The deal Donald Trump helped orchestrate to keep manufacturing jobs in the US has sparked backlash in the country where those jobs were headed.
In the wake of the deal to keep 1,000 jobs at a Carrier plant in Indiana in exchange for a $7 million incentive package, the governor of Mexico’s Nuevo Leon state has called for a boycott of businesses in the city of McAllen and of South Padre Island, both in Texas.
“With us not going to McAllen for 15 days, Trump will change his opinion,” said Jaime Rodriguez, the governor of Nuevo Leon who has been nicknamed “El Bronco” for his brusque style.
He won a surprise victory in 2015 as modern Mexico’s first independent governor, and predicted earlier this year that Trump would pull off a victory in the US’s elections.
Monterrey, Nuevo Leon’s capital, is an industrial hub and is considered Mexico’s business center. It’s common for Mexicans from the area to travel to McAllen and other nearby parts of Texas for shopping or to spend vacation and time off.
“Stop going to South Padre Island and we are going to do better in China,” a lakeside municipality east of Monterrey, Rodriguez said, adding that other areas in the state would see a boost too if residents spent their money at home.
Carrier, which manufactures heating and air-conditioning systems, already has one plant in Nuevo Leon, and the company has built another plant in the state as part of $200 million expansion, though it has not occupied the latter facility.
“We haven’t received any formal notification from the company,” Hector Castillo, mayor of the Santa Catarina municipality where the new plant was slated to open, said on December 1. “In fact, we are working normally with them.”
In recent years, Nuevo Leon has benefited from an influx of foreign firms, and the greater availability of jobs has been credited with helping ease drug-related violence that was common there and continues to wrack northeastern Mexico (though violence has crept up in the state during Rodriguez’s first year in office).
“The implications are very serious, not only for Nuevo Leon, but for Carrier,” Marcela Guerra, a Mexican senator from the state, told the Associated Press of the apparently rescinded deal.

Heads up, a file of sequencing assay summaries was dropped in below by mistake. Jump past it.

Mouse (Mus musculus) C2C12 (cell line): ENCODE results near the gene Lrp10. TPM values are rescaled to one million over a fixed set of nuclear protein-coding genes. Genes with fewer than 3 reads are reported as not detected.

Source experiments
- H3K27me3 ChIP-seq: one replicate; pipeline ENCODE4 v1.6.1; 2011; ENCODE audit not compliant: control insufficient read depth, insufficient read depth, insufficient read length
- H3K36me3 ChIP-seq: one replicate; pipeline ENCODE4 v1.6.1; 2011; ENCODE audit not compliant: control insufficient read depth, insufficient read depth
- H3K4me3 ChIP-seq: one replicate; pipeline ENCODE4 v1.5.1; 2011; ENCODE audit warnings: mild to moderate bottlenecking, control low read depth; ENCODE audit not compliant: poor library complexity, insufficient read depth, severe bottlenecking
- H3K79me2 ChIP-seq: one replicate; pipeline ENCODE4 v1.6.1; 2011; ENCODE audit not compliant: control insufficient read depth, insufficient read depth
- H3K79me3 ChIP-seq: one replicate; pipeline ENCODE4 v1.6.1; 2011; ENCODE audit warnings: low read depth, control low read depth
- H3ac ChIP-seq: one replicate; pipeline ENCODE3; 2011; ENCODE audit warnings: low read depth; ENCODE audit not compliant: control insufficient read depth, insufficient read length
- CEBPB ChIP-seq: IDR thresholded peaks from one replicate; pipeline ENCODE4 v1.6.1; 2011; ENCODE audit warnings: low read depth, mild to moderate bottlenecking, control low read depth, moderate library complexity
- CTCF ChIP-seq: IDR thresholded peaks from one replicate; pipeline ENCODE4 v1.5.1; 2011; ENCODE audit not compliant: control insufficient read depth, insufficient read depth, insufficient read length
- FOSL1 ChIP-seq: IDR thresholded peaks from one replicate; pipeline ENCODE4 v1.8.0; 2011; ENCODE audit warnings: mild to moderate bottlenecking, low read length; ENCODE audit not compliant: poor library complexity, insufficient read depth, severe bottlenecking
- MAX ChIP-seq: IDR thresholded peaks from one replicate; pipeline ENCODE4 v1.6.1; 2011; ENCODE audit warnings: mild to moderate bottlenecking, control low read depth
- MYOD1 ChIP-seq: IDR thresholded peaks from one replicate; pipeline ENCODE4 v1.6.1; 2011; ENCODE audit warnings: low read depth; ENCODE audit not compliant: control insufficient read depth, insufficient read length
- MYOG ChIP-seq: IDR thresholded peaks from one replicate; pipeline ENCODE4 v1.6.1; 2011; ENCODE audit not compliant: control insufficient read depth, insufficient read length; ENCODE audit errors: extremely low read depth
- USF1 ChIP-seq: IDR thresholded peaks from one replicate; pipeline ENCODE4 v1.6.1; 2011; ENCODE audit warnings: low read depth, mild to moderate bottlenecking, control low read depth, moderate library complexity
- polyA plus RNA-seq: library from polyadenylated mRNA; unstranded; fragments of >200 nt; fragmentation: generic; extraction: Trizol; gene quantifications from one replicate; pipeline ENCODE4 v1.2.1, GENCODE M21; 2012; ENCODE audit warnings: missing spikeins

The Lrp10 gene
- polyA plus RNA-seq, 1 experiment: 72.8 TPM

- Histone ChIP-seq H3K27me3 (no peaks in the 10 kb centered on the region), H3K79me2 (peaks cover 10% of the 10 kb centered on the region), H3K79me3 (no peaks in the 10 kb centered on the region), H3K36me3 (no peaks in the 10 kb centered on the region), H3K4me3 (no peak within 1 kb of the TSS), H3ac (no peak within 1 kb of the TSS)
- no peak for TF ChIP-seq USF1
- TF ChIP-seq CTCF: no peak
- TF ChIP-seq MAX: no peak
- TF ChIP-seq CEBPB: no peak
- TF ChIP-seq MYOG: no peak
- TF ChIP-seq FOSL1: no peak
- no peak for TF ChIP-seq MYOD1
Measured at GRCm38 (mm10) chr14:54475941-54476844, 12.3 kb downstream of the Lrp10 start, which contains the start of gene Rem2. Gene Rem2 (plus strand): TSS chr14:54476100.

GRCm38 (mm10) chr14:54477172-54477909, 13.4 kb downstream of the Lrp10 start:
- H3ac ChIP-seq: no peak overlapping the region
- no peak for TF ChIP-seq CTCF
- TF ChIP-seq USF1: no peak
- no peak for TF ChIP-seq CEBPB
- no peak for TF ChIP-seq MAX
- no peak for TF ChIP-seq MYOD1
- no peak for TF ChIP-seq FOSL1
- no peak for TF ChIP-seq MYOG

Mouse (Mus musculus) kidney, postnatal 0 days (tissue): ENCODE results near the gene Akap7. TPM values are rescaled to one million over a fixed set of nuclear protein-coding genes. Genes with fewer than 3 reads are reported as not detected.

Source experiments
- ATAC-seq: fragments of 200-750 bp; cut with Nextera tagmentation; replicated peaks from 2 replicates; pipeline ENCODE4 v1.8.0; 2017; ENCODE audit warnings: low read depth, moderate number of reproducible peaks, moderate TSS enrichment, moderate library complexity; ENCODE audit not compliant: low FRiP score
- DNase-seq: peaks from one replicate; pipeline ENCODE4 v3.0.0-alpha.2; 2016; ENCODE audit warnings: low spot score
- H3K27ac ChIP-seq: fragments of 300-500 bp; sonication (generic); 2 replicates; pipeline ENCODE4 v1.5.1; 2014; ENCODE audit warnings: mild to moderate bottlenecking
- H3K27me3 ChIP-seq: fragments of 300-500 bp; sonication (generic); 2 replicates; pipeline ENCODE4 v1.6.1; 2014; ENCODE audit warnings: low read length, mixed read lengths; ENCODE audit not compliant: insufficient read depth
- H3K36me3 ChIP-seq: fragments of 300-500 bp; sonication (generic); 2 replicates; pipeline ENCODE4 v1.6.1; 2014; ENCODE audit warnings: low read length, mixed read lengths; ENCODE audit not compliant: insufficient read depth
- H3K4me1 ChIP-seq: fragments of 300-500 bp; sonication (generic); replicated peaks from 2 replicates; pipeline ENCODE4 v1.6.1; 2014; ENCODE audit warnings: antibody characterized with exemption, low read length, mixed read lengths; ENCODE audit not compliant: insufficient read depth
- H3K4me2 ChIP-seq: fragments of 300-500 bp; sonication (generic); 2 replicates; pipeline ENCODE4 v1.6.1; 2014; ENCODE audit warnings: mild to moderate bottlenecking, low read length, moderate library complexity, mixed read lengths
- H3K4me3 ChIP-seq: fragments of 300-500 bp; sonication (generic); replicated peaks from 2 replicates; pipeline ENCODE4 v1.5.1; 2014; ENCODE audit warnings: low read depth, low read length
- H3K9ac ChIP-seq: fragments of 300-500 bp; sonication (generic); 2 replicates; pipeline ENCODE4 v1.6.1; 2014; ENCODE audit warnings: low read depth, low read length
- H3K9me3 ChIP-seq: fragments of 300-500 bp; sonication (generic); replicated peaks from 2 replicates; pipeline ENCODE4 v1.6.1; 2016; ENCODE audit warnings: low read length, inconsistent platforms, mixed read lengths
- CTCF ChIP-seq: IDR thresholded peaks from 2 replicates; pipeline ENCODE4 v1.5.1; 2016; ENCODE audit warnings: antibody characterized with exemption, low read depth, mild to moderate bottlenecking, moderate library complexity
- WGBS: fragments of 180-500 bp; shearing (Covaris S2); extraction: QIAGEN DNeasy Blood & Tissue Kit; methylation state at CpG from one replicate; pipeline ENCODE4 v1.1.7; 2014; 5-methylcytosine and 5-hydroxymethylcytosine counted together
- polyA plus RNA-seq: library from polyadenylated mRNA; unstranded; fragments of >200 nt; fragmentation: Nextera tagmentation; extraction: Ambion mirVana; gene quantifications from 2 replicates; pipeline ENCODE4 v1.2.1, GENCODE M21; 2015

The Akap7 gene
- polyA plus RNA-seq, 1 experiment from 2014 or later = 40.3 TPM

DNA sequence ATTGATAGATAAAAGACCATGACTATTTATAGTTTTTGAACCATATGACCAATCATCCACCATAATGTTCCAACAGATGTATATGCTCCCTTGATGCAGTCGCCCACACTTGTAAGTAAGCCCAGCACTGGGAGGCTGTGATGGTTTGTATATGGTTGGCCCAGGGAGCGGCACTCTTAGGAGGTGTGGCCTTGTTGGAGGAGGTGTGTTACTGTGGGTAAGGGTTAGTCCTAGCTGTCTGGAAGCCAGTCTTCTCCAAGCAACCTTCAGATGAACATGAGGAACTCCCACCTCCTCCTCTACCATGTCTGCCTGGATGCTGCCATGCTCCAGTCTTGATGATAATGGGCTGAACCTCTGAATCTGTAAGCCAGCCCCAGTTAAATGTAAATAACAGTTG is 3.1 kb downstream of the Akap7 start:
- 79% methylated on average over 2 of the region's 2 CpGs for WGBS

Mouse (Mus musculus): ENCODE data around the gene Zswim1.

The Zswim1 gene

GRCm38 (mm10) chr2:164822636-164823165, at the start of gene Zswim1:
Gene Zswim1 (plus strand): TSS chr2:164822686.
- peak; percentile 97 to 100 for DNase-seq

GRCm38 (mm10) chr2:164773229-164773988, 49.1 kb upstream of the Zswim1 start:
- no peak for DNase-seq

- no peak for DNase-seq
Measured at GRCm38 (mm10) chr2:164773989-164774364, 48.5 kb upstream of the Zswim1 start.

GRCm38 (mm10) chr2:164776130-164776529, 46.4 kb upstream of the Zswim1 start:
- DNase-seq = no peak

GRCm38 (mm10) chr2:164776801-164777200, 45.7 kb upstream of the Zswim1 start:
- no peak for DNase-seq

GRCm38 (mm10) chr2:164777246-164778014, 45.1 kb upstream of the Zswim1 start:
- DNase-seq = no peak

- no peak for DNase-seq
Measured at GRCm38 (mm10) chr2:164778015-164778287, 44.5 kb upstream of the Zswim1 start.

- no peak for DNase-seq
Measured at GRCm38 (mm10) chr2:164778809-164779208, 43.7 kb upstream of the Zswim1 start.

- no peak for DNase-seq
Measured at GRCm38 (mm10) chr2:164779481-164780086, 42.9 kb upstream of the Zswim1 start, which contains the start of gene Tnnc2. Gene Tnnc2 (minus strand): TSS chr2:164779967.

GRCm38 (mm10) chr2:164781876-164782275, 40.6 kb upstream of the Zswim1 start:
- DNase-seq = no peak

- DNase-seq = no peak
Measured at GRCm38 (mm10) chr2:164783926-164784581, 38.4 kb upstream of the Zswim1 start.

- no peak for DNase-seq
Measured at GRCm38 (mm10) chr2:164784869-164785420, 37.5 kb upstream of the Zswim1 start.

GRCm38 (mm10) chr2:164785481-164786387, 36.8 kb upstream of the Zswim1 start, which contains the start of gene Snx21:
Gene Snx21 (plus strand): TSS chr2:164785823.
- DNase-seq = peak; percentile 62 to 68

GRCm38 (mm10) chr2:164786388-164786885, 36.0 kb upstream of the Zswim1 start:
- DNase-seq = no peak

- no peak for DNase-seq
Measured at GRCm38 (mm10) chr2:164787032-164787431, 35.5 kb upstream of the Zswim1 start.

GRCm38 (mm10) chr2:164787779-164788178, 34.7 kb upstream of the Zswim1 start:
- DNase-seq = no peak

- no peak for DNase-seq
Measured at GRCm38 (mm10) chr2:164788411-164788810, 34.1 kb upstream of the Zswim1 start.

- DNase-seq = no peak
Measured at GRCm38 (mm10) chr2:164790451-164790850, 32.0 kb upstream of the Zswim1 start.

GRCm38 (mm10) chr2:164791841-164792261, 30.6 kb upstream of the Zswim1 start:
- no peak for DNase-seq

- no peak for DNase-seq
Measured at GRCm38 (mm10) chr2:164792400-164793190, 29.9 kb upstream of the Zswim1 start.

“The one who is going to suffer from this is the company,” she added, “because their products are going to be more expensive.”
With Trump’s rise and attacks on Mexico, the governor has been one of many has called for Mexico to reevaluate its ties to its northern neighbour.
“The US is not the world,” he said at the end of November. “We have a very strong relationship with the US, but we don’t depend on them. They should depend on us.”
“Mexico is waking up to realise that we cannot keep being economically dependent on the USA. This is the lesson: diversify,” Viridiana Rios, a global fellow at the Washington, DC-based Wilson Center and a former adviser to the Mexican finance ministry, told Business Insider after the US election. “And we will. It will take some time, and will be painful in the short term, but will happen.”
The US is Mexico’s biggest trading partner, and Mexico gets most of its foreign investment from the US, but, Rodriguez noted, strained economic relations with the US may push Mexico into closer ties with China and other Asian countries, bringing their products that much closer to the US market.
While there are few details about Rodriguez’s proposed boycott, the suggestion has caused some consternation on the US side of the border.
The Monterrey branch of McAllen’s chamber of commerce said it would move a quarterly news conference in the Mexican city up to Thursday, though it was not sure which Mexican officials would attend.
Jim Darling, the mayor of McAllen, said on Friday that he was trying to contact the mayor of Monterrey, according to The Monitor. Darling said he was not sure why McAllen was the target.
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